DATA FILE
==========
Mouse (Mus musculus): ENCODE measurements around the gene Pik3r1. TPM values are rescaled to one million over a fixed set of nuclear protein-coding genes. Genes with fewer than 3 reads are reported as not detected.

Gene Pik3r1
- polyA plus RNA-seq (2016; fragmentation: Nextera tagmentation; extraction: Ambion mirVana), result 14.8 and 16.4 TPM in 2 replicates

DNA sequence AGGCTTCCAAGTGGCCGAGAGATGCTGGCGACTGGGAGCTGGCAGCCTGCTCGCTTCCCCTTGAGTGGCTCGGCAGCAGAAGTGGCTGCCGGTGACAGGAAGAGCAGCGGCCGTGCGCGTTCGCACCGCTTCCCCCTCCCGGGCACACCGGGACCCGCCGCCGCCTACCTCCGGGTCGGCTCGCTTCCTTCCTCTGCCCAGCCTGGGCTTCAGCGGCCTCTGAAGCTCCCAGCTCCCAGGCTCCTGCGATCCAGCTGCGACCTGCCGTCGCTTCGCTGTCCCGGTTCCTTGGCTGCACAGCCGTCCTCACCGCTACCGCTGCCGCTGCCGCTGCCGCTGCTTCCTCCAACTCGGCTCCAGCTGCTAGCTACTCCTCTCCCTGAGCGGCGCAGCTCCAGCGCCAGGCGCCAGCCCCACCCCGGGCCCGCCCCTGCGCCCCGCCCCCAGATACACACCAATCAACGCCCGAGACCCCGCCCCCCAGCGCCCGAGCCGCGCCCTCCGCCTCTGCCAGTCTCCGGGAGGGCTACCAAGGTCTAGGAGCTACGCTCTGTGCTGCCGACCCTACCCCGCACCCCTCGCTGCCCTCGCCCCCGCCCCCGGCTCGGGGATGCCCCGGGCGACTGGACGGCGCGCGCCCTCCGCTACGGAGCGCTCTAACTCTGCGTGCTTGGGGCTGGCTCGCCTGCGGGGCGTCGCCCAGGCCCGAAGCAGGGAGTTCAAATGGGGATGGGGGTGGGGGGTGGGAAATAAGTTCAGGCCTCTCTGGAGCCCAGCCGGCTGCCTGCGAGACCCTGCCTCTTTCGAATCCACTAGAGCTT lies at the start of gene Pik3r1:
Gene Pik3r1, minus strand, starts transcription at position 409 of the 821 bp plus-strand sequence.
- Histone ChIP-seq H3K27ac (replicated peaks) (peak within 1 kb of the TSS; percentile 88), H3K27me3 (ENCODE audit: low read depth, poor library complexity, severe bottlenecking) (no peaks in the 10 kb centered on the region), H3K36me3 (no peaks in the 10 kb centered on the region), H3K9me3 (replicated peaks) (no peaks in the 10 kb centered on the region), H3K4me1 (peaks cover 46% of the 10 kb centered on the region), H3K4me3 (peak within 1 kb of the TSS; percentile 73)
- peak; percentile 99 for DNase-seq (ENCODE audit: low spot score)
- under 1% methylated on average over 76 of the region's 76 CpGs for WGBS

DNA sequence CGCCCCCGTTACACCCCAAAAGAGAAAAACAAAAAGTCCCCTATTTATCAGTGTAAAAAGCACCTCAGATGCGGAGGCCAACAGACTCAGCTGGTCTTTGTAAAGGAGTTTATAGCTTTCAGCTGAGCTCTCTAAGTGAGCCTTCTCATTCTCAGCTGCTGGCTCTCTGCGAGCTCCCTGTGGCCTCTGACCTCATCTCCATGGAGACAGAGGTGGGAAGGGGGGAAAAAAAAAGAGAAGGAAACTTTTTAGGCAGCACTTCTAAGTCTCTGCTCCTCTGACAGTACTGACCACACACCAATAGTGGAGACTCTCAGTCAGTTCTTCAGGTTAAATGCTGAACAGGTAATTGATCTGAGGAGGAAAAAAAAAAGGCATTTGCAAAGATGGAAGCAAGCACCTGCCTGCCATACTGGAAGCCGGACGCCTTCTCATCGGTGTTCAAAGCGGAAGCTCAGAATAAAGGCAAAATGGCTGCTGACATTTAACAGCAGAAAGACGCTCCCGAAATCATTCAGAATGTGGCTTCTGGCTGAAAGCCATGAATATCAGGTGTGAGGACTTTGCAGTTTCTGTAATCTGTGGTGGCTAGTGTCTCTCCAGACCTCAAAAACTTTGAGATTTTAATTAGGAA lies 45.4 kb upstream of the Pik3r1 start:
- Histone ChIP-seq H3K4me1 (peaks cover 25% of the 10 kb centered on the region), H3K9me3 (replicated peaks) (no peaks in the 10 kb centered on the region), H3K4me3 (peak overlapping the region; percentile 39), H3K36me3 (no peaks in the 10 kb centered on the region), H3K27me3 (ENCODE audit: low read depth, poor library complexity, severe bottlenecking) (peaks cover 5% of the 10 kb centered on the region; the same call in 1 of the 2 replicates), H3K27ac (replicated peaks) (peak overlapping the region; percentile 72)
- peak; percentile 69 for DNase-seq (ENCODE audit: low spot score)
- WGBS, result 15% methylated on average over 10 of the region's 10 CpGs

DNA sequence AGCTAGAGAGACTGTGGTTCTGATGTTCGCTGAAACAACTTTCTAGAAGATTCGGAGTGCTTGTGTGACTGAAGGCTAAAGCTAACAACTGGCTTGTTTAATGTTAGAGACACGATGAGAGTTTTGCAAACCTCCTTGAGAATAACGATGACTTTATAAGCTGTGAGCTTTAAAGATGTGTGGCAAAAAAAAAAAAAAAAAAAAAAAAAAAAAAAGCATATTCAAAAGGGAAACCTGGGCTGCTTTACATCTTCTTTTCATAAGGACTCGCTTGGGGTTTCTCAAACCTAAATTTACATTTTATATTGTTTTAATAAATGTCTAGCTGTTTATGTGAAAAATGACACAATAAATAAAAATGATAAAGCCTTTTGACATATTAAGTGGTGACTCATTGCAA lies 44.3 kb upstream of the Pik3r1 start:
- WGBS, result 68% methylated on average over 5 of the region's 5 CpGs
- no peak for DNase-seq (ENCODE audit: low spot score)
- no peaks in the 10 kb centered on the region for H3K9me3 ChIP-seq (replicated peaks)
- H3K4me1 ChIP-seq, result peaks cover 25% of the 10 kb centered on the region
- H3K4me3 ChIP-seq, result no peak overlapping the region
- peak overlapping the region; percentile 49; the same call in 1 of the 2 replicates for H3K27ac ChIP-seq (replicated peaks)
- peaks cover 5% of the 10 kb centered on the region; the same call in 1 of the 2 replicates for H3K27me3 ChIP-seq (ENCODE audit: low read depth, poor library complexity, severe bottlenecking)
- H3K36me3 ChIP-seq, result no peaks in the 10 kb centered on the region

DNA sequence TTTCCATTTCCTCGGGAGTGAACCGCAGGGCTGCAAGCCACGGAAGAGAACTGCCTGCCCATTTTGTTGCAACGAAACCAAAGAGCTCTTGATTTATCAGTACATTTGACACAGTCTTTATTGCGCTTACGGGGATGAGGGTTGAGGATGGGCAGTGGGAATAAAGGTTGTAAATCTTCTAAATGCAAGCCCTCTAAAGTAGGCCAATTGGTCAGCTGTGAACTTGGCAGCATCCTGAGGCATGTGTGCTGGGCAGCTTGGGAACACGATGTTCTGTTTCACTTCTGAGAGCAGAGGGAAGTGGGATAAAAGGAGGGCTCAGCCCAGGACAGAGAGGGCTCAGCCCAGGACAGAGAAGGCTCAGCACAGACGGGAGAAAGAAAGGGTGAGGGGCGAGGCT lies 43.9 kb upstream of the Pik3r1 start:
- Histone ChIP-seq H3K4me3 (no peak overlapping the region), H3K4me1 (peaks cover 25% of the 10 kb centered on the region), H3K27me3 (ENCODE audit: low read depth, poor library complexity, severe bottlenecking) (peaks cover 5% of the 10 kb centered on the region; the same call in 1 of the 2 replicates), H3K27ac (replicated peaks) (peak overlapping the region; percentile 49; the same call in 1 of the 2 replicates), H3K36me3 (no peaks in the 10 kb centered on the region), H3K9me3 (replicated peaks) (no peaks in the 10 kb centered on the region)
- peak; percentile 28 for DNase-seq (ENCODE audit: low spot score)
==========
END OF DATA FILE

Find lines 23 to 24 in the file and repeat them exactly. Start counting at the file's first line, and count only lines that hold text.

- Histone ChIP-seq H3K4me3 (no peak overlapping the region), H3K4me1 (peaks cover 25% of the 10 kb centered on the region), H3K27me3 (ENCODE audit: low read depth, poor library complexity, severe bottlenecking) (peaks cover 5% of the 10 kb centered on the region; the same call in 1 of the 2 replicates), H3K27ac (replicated peaks) (peak overlapping the region; percentile 49; the same call in 1 of the 2 replicates), H3K36me3 (no peaks in the 10 kb centered on the region), H3K9me3 (replicated peaks) (no peaks in the 10 kb centered on the region)
- peak; percentile 28 for DNase-seq (ENCODE audit: low spot score)